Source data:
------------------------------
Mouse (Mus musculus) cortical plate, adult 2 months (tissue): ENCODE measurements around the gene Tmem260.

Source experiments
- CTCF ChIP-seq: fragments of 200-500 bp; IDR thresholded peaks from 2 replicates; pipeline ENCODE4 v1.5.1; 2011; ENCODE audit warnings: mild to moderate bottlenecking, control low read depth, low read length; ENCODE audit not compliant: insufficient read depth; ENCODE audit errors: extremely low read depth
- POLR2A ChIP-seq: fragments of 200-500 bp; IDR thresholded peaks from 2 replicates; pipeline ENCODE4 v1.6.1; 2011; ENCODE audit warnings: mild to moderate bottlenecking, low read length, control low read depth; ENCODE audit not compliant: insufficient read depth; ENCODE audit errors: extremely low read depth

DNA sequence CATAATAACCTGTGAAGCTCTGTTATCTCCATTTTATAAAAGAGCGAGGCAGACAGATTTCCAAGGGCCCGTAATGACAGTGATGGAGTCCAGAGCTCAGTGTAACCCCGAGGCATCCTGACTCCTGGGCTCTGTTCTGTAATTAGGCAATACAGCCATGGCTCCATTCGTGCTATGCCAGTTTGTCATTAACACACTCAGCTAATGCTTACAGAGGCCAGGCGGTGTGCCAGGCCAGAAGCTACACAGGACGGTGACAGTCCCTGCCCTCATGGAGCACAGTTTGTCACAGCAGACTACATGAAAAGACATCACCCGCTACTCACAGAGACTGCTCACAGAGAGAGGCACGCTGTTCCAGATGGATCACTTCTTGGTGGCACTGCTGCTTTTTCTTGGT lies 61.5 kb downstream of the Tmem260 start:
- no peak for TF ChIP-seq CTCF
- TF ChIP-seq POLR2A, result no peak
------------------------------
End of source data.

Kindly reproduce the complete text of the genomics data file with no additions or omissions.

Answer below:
Mouse (Mus musculus) cortical plate, adult 2 months (tissue): ENCODE measurements around the gene Tmem260.

Source experiments
- CTCF ChIP-seq: fragments of 200-500 bp; IDR thresholded peaks from 2 replicates; pipeline ENCODE4 v1.5.1; 2011; ENCODE audit warnings: mild to moderate bottlenecking, control low read depth, low read length; ENCODE audit not compliant: insufficient read depth; ENCODE audit errors: extremely low read depth
- POLR2A ChIP-seq: fragments of 200-500 bp; IDR thresholded peaks from 2 replicates; pipeline ENCODE4 v1.6.1; 2011; ENCODE audit warnings: mild to moderate bottlenecking, low read length, control low read depth; ENCODE audit not compliant: insufficient read depth; ENCODE audit errors: extremely low read depth

DNA sequence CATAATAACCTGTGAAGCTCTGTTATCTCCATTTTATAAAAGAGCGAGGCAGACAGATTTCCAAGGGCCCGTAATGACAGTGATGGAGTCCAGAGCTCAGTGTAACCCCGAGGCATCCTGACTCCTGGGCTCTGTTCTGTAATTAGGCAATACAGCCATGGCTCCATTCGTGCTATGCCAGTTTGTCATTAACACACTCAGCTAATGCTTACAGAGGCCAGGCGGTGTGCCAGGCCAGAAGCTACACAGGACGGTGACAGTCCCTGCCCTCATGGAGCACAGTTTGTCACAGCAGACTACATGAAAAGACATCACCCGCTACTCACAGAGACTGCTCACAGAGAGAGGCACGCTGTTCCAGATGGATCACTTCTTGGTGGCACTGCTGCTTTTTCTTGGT lies 61.5 kb downstream of the Tmem260 start:
- no peak for TF ChIP-seq CTCF
- TF ChIP-seq POLR2A, result no peak